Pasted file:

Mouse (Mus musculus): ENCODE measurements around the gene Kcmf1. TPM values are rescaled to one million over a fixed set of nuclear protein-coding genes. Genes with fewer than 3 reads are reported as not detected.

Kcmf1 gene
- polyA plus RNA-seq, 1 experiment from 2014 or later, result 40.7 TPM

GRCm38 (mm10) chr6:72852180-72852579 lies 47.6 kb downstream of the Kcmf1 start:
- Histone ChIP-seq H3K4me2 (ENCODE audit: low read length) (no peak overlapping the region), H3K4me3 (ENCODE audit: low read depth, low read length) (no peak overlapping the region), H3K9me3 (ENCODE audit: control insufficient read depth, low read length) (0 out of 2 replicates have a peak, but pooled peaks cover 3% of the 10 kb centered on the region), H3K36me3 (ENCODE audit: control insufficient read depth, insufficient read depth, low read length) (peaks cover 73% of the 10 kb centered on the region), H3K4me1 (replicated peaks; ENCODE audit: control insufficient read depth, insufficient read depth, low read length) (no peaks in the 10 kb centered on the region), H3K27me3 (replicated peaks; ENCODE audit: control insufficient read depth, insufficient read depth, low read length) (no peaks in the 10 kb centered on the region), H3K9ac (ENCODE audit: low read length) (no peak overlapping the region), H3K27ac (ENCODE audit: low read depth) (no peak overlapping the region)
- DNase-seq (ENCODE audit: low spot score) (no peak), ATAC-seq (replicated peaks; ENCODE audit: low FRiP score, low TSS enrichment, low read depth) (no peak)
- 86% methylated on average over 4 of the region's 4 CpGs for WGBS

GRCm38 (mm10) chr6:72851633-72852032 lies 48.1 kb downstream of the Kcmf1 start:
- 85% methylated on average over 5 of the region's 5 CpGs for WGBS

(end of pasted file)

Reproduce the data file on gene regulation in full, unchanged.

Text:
Mouse (Mus musculus): ENCODE measurements around the gene Kcmf1. TPM values are rescaled to one million over a fixed set of nuclear protein-coding genes. Genes with fewer than 3 reads are reported as not detected.

Kcmf1 gene
- polyA plus RNA-seq, 1 experiment from 2014 or later, result 40.7 TPM

GRCm38 (mm10) chr6:72852180-72852579 lies 47.6 kb downstream of the Kcmf1 start:
- Histone ChIP-seq H3K4me2 (ENCODE audit: low read length) (no peak overlapping the region), H3K4me3 (ENCODE audit: low read depth, low read length) (no peak overlapping the region), H3K9me3 (ENCODE audit: control insufficient read depth, low read length) (0 out of 2 replicates have a peak, but pooled peaks cover 3% of the 10 kb centered on the region), H3K36me3 (ENCODE audit: control insufficient read depth, insufficient read depth, low read length) (peaks cover 73% of the 10 kb centered on the region), H3K4me1 (replicated peaks; ENCODE audit: control insufficient read depth, insufficient read depth, low read length) (no peaks in the 10 kb centered on the region), H3K27me3 (replicated peaks; ENCODE audit: control insufficient read depth, insufficient read depth, low read length) (no peaks in the 10 kb centered on the region), H3K9ac (ENCODE audit: low read length) (no peak overlapping the region), H3K27ac (ENCODE audit: low read depth) (no peak overlapping the region)
- DNase-seq (ENCODE audit: low spot score) (no peak), ATAC-seq (replicated peaks; ENCODE audit: low FRiP score, low TSS enrichment, low read depth) (no peak)
- 86% methylated on average over 4 of the region's 4 CpGs for WGBS

GRCm38 (mm10) chr6:72851633-72852032 lies 48.1 kb downstream of the Kcmf1 start:
- 85% methylated on average over 5 of the region's 5 CpGs for WGBS